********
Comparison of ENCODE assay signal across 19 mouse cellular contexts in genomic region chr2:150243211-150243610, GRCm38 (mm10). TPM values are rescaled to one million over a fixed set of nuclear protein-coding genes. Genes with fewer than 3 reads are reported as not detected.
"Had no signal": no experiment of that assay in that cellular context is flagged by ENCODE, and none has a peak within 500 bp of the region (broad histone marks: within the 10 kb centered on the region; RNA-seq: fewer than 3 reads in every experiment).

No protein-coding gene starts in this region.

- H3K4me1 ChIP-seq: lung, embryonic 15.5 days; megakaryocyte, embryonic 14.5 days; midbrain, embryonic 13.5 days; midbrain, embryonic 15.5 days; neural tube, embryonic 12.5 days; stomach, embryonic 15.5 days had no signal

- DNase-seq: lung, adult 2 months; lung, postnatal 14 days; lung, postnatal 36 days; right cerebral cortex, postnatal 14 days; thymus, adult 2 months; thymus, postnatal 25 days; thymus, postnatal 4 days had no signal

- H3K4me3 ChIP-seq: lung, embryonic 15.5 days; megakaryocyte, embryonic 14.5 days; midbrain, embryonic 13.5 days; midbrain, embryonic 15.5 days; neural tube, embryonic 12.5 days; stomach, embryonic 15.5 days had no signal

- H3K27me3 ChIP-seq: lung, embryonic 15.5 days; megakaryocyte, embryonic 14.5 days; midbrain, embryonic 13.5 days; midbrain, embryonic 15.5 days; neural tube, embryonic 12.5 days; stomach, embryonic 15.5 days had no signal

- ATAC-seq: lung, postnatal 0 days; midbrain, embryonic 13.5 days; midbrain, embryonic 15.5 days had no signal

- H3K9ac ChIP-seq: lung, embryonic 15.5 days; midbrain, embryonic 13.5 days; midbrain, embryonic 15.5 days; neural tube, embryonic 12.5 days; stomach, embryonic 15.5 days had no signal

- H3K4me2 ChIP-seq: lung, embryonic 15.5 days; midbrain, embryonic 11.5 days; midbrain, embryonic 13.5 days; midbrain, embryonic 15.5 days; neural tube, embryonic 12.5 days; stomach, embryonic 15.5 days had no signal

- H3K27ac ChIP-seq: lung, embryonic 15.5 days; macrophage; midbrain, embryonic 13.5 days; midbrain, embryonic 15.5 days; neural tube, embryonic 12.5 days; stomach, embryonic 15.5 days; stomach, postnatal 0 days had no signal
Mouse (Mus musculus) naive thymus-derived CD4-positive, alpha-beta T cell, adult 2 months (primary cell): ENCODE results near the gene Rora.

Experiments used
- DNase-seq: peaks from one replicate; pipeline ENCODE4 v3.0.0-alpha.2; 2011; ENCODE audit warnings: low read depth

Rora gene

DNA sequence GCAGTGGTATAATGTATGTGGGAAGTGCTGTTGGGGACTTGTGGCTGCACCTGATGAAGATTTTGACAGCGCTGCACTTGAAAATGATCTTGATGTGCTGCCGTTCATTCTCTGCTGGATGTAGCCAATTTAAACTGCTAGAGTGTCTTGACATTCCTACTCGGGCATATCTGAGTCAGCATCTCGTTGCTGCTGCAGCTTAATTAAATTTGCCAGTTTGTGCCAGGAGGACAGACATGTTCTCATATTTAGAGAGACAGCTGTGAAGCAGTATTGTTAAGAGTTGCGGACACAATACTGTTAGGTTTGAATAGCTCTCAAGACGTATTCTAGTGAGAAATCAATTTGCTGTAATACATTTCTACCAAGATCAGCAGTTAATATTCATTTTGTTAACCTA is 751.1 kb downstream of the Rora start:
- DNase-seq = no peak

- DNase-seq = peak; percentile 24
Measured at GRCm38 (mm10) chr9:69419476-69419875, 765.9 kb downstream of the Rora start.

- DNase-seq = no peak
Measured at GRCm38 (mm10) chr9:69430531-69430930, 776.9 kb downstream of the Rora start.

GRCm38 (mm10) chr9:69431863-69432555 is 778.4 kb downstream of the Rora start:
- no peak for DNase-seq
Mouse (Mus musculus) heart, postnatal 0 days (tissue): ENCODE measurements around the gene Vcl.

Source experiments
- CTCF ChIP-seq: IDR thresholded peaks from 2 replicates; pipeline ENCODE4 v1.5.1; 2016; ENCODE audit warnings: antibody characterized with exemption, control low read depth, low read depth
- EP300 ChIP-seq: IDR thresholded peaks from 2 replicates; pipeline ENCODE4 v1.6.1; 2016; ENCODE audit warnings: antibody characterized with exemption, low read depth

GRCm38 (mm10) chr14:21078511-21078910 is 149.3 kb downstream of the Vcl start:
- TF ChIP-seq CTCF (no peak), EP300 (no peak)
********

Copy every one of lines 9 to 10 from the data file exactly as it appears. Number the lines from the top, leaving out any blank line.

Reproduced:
- H3K9ac ChIP-seq: lung, embryonic 15.5 days; midbrain, embryonic 13.5 days; midbrain, embryonic 15.5 days; neural tube, embryonic 12.5 days; stomach, embryonic 15.5 days had no signal

- H3K4me2 ChIP-seq: lung, embryonic 15.5 days; midbrain, embryonic 11.5 days; midbrain, embryonic 13.5 days; midbrain, embryonic 15.5 days; neural tube, embryonic 12.5 days; stomach, embryonic 15.5 days had no signal